7. A method as claimed in claim 6, in which liquid is allowed to flow into the receptacle by diverting at least a portion of the liquid flowing through the valve to the fluid path to the receptacle.
Description
BACKGROUND TO THE INVENTION

This invention relates to a float and is particularly concerned with a float for a float controlled valve.

Float controlled valves are used in many applications for controlling the level of a liquid in a receptacle or reservoir. In practice, when the liquid level drops the float also drops and causes a valve to which it is attached by a lever arm to open so allowing the liquid to be replenished. As the liquid is replenished the valve progressively closes until it is fully closed when the predetermined level is reached. As will be appreciated when the valve closes progressively, the flow of liquid is restricted and the last stage of replenishing of the liquid takes considerable time. With conventional lavatory cisterns it usually takes at least five minutes to replenish the cistern after the lavatory has been flushed; most of this replenishing time is occupied by the final 10 or 20% of liquid flowing into the cistern.

It is an object of this invention to provide a float for a float controlled valve which ameliorates the abovementioned problems in a reasonably satisfactory manner.

SUMMARY OF THE INVENTION

According to the invention there is provided a float for a float controlled valve, the float comprising a body adapted to be buoyant in a liquid, a receptacle formed on the top of the body, a first pipe extending through a wall of the receptacle in a lower region thereof and forming at one end an inlet in the receptacle and at the other end an outlet outside the receptacle, and a second pipe connected to the first pipe and forming with the first pipe an acute angle the apex of which is directed towards the inlet of the first pipe.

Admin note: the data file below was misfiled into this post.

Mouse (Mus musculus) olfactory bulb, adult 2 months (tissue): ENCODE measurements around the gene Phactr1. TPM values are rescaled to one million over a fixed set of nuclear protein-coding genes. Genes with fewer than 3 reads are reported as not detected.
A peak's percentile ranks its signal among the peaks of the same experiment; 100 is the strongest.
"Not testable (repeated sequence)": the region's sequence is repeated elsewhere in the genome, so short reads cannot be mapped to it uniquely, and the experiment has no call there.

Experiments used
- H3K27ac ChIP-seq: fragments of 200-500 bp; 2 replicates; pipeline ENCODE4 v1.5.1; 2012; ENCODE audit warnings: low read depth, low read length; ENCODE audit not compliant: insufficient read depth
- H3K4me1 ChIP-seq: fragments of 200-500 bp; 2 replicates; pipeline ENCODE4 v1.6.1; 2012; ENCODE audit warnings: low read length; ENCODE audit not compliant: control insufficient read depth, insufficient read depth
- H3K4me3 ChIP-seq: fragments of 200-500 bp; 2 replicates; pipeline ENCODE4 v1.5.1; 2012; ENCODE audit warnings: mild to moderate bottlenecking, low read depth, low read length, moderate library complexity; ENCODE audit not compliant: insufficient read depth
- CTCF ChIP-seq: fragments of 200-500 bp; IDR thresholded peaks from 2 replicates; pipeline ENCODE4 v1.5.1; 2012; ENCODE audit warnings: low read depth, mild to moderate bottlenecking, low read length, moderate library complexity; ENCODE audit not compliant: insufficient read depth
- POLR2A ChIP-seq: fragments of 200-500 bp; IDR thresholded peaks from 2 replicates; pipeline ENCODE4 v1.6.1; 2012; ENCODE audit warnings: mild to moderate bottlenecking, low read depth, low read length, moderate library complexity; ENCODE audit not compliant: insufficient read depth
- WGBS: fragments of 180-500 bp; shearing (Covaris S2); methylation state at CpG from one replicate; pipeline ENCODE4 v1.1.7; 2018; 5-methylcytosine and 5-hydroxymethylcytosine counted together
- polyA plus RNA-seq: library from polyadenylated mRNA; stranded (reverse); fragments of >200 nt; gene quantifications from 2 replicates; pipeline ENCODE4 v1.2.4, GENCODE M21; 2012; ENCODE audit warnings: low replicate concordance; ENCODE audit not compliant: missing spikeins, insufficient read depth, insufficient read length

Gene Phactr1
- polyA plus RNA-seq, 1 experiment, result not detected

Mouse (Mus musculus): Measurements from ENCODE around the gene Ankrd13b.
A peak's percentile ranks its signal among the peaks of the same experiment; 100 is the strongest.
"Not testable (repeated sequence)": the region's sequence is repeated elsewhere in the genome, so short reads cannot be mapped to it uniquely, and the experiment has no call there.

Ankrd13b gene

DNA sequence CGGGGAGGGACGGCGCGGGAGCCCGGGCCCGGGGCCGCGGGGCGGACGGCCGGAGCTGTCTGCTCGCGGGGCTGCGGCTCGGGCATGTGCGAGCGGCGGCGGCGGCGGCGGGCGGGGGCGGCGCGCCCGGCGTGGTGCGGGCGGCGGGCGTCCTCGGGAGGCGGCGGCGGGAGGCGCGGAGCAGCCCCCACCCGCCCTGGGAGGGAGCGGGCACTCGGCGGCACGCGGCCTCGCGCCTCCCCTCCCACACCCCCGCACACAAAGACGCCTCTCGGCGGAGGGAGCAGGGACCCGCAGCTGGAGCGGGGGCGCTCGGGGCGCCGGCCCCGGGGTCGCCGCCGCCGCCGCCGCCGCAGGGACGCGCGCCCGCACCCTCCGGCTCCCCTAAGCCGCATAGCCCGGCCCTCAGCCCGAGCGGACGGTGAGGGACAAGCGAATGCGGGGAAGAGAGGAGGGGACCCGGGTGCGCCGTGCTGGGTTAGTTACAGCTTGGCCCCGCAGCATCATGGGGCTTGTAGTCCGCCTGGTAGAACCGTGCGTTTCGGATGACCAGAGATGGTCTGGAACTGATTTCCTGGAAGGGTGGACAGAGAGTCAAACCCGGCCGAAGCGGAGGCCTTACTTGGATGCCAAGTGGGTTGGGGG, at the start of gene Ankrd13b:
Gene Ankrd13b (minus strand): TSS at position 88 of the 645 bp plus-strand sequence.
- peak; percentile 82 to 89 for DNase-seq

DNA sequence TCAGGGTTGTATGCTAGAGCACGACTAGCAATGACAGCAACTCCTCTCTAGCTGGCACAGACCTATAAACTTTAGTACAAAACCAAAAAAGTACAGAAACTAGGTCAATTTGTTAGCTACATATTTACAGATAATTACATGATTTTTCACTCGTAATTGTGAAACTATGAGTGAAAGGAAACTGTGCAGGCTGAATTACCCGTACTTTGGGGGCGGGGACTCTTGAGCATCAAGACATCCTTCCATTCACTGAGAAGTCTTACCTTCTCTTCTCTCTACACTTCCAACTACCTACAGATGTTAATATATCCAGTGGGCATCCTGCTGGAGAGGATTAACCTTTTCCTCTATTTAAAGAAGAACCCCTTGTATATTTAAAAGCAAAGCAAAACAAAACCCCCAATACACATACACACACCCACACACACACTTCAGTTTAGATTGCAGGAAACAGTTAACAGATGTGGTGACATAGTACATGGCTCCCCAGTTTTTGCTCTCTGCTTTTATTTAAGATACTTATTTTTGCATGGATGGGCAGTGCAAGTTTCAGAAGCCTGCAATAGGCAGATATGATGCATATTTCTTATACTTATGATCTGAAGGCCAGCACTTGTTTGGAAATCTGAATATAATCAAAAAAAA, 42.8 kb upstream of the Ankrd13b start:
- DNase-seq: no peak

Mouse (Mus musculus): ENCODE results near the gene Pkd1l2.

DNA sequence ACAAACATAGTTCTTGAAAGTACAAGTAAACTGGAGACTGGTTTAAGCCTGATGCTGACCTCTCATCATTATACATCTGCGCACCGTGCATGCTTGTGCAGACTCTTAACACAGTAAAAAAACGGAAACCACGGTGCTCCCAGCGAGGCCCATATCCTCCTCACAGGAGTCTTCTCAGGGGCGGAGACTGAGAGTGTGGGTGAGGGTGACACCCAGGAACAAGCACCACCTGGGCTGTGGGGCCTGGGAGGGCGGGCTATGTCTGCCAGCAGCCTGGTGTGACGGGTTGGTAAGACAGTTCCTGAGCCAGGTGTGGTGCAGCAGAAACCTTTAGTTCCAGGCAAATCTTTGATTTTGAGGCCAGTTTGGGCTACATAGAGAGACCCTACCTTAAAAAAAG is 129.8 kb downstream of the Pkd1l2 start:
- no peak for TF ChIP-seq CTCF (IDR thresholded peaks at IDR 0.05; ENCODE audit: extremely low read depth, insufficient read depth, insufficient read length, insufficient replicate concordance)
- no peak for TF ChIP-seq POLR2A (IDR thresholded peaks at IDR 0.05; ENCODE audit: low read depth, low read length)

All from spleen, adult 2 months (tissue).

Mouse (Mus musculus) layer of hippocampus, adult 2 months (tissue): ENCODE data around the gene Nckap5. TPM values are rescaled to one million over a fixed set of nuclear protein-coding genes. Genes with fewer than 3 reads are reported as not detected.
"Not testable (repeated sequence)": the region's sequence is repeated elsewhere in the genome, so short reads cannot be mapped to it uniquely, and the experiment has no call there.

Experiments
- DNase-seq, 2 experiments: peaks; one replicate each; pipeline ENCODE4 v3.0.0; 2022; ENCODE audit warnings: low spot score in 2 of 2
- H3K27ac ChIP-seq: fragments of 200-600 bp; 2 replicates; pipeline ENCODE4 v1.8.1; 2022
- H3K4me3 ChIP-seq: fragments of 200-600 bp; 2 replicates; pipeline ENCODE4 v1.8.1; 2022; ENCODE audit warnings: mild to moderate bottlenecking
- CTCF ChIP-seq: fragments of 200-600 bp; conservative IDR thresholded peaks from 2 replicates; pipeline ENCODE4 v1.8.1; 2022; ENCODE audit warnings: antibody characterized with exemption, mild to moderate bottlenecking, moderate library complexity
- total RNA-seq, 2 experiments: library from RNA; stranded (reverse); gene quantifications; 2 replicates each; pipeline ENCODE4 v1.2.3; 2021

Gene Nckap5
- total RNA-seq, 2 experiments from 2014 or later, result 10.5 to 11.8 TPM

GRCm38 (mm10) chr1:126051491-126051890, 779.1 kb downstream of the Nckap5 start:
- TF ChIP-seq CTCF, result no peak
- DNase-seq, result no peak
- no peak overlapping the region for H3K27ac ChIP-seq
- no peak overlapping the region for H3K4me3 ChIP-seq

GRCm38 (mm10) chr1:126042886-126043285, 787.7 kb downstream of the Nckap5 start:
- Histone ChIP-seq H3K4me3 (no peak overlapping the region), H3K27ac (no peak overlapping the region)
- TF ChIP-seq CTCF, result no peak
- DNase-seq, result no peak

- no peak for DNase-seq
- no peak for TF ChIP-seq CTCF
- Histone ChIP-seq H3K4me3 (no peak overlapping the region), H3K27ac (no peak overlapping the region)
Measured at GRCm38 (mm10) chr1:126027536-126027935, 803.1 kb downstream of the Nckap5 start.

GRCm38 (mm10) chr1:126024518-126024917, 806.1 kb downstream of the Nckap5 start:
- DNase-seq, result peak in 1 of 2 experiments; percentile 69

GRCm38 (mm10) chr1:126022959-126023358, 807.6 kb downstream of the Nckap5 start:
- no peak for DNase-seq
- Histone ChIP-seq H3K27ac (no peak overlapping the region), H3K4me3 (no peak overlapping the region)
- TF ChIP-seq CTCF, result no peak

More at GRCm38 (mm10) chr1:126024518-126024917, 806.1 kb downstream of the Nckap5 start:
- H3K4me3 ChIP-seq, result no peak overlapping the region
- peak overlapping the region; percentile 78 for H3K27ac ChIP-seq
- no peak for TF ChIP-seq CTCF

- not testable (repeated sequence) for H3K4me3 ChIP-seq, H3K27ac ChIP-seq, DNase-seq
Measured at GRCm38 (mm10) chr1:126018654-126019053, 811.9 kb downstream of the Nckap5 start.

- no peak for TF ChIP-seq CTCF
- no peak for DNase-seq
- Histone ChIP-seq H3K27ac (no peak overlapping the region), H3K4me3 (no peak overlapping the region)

Suitably the acute angle is between 30 and 60 and, preferably, is approximately 45.

Conveniently the buoyant body is a segment of a sphere with a substantially planar surface at the intersecting plane of the segment and the receptacle is formed by a cylindrical sleeve which engages the periphery of the body adjacent the substantially planar surface.

The first pipe is of sufficiently large diameter that it will not be easily blocked in use. Conveniently the diameter of the first pipe is approximately 6 mm.

According to another aspect of the invention there is provided a liquid level control apparatus including a valve connectable to a supply of the liquid, a float connected to the valve by a lever arm so that the valve can move automatically between a maximum open position and a closed position in dependence on the level of liquid to be controlled as the float moves on the liquid, the float being suitably constructed as described above according to the invention, and a tube connected between an outlet from the valve which is controlled by the float and the second pipe, whereby when the liquid level drops the float drops and the valve is opened to cause at least a portion of the liquid flowing through the valve to enter the receptacle of the float and bias the float downwardly and therefore the valve towards its maximum open position, while when the liquid level approaches a predetermined level the valve closes partially so that the flow of liquid into the receptacle decreases and liquid commences flowing out of the receptacle and the bias on the float is removed whereby the float rapidly rises to a predetermined position and closes the valve.

According to yet another aspect of the invention there is provided a method of controlling a liquid level control valve actuated by a float that is buoyant on a liquid, the level of which is to be controlled, including the steps of forming a receptacle for the liquid on the float; forming a single fluid path into and out of the receptacle; causing liquid to flow into the receptacle when the valve is opened to bias the float downwardly, with the liquid flow being arranged to dam the liquid in the receptacle; and permitting the flow of liquid to decrease when the liquid level approaches a predetermined level so that liquid in th receptacle may flow out therefrom to remove the bias on the float allowing the float to rise and to cause the valve to close rapidly.

Further features and advantages of the invention are set out in the appended claims and will become apparent from the following description made with reference to the drawing.

BRIEF DESCRIPTION OF THE DRAWING

FIG. 1 shows a schematic side elevation of a lavatory cistern including a liquid level control valve apparatus according to the invention;

FIG. 2 shows a liquid level control valve, partly in section, in greater detail;

FIG. 3 shows a side view of a float according to the invention; and

FIG. 4 shows a plan view of the float of FIG. 3.

DESCRIPTION OF A PREFERRED EMBODIMENT